Chancellor Fariña and Commissioner Garcia Announce Zero Waste Schools Initiative

  • Posted: Thu Mar 03, 2016 Updated: Fri Apr 20, 2018

Launching in September 2016, more than 100 schools to decrease waste to landfills and reach zero waste in five years

NEW YORK – Chancellor Carmen Fariña and Sanitation Commissioner Kathryn Garcia today announced the launch of Zero Waste Schools, a partnership between the DOE, the Department of Sanitation (DSNY) and GrowNYC’s Recycling Champions program to more effectively manage waste in school buildings by maximizing recycling and organics separation and minimizing trash.

Launching this fall, Zero Waste Schools is part of Mayor de Blasio’s One New York: The Plan for a Strong and Just City, as well as the larger Zero Waste Initiative, part of the administration’s plan to reduce greenhouse gas emissions 80 percent by 2050. Zero Waste Schools expands on recycling processes within schools to ensure schools are diverting all recyclable and compostable waste to reach zero waste to landfills within five years. The 100-plus district and charter schools included in the first phase of the program are located along two major DSNY collection routes that currently receive organics collections; the schools will receive free bins and signage as well as education materials. Organics collection now includes over 730 schools and is continuing to expand each year.

“As educators, we must teach our students to be environmental stewards and instill teachable moments in all that we do – in the classroom or as we recycle. This initiative will provide opportunities for conversations and lessons about protecting the environment in our classrooms and beyond,” said Schools Chancellor Carmen Fariña.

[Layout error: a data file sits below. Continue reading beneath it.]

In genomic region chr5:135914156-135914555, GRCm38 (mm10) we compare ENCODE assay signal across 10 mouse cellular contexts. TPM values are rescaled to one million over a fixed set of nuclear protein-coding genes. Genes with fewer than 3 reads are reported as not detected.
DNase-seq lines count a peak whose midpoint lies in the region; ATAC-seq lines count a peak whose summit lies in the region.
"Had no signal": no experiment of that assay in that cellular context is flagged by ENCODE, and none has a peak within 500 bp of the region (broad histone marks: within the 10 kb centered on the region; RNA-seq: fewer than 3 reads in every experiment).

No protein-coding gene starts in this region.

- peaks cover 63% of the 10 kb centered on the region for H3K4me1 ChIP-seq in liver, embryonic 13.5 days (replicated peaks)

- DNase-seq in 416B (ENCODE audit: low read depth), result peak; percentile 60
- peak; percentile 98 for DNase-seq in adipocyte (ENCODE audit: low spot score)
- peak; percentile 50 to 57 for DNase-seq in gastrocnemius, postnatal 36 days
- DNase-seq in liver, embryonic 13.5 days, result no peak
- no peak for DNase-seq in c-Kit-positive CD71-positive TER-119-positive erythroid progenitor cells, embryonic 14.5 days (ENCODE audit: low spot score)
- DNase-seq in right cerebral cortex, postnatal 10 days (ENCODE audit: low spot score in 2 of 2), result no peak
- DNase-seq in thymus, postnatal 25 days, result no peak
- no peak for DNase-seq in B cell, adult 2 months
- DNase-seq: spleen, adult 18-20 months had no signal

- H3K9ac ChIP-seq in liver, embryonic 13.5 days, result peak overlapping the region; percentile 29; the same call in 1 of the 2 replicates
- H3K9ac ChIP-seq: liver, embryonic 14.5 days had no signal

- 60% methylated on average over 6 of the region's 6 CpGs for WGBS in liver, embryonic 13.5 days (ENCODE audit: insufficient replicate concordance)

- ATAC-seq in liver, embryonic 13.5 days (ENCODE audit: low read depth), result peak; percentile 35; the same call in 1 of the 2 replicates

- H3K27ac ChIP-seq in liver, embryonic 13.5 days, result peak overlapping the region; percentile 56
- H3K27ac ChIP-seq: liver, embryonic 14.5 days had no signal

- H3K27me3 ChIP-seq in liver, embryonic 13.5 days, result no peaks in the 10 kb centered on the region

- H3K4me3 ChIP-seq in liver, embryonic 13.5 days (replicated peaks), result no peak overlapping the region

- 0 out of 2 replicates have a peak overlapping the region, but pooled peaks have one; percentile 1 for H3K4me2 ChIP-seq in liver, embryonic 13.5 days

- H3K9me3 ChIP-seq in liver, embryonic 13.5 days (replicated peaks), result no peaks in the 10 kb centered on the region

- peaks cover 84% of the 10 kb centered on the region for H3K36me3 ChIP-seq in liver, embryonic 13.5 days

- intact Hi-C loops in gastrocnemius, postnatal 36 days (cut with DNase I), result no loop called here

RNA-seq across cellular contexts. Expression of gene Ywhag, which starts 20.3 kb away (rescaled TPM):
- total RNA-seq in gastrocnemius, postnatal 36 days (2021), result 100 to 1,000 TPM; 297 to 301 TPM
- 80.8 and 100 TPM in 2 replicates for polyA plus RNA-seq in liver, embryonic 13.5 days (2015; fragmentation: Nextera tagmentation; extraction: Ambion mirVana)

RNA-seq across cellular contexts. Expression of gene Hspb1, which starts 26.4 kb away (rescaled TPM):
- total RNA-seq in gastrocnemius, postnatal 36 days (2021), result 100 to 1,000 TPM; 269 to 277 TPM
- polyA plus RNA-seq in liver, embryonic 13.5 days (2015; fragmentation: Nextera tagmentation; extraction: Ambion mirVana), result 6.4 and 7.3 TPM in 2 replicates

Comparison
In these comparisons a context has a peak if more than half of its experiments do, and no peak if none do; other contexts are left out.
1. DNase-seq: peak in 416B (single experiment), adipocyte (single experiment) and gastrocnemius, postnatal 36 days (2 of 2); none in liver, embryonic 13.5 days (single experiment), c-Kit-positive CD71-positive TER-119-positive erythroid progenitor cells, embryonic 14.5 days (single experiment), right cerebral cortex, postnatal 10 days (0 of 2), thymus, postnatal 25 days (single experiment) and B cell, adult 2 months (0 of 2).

“Schools are essential to achieving the City’s zero waste goals. Not only will they serve as examples of what can be achieved, they are also educating our next generation of environmental stewards,” said Kathryn Garcia, Commissioner, NYC Department of Sanitation. “We look forward to working with DOE to expand recycling and minimize waste in our City’s schools.”

Zero Waste Schools will engage students, staff and community members to systematically change recycling behaviors in order to reduce contamination of recyclable/compostable waste streams and expand a culture of recycling and sustainability throughout the school system. District and charter schools participating will see a significant reduction in garbage when all suitable materials are either recycled or composted via the organics collection program, and will help reduce the DOE’s environmental footprint. With the support of a dedicated outreach staff, the program will continue to expand to additional DOE schools in the future. The estimated cost of the program is $4.8 million.

This is an expansion of the DOE’s partnership with GrowNYC’s Recycling Champions Program, which develops model recycling programs and education tools at over 100 schools annually for students and staff.  Zero Waste Schools is part of the DOE’s larger sustainability initiative, focused on launching and expanding a variety of programs across the City centered on sustainability, energy conservation and waste reduction in schools.

In addition to phasing out the use of the highly pollutant No. 6 fuel in all buildings, the DOE is consistently and carefully auditing buildings to identify ways to continue to reduce energy consumption. The DOE also partners with several organizations, including working with Grow to Learn NYC to create and sustain over 550 school gardens, many of which incorporate food grown in the gardens into lunch meals served through SchoolFood’s Garden to Café initiative. Additionally, DOE has partnered with Solar One to integrate new solar panel installations in 24 buildings into student learning; Mayor de Blasio has also announced the continued expansion of solar installations in schools across the City, part of a dramatic expansion of solar energy in public buildings. Several schools are also involved in the green roof program, creating green roofs by planting vegetation as well as installing solar panels and rain catchment systems.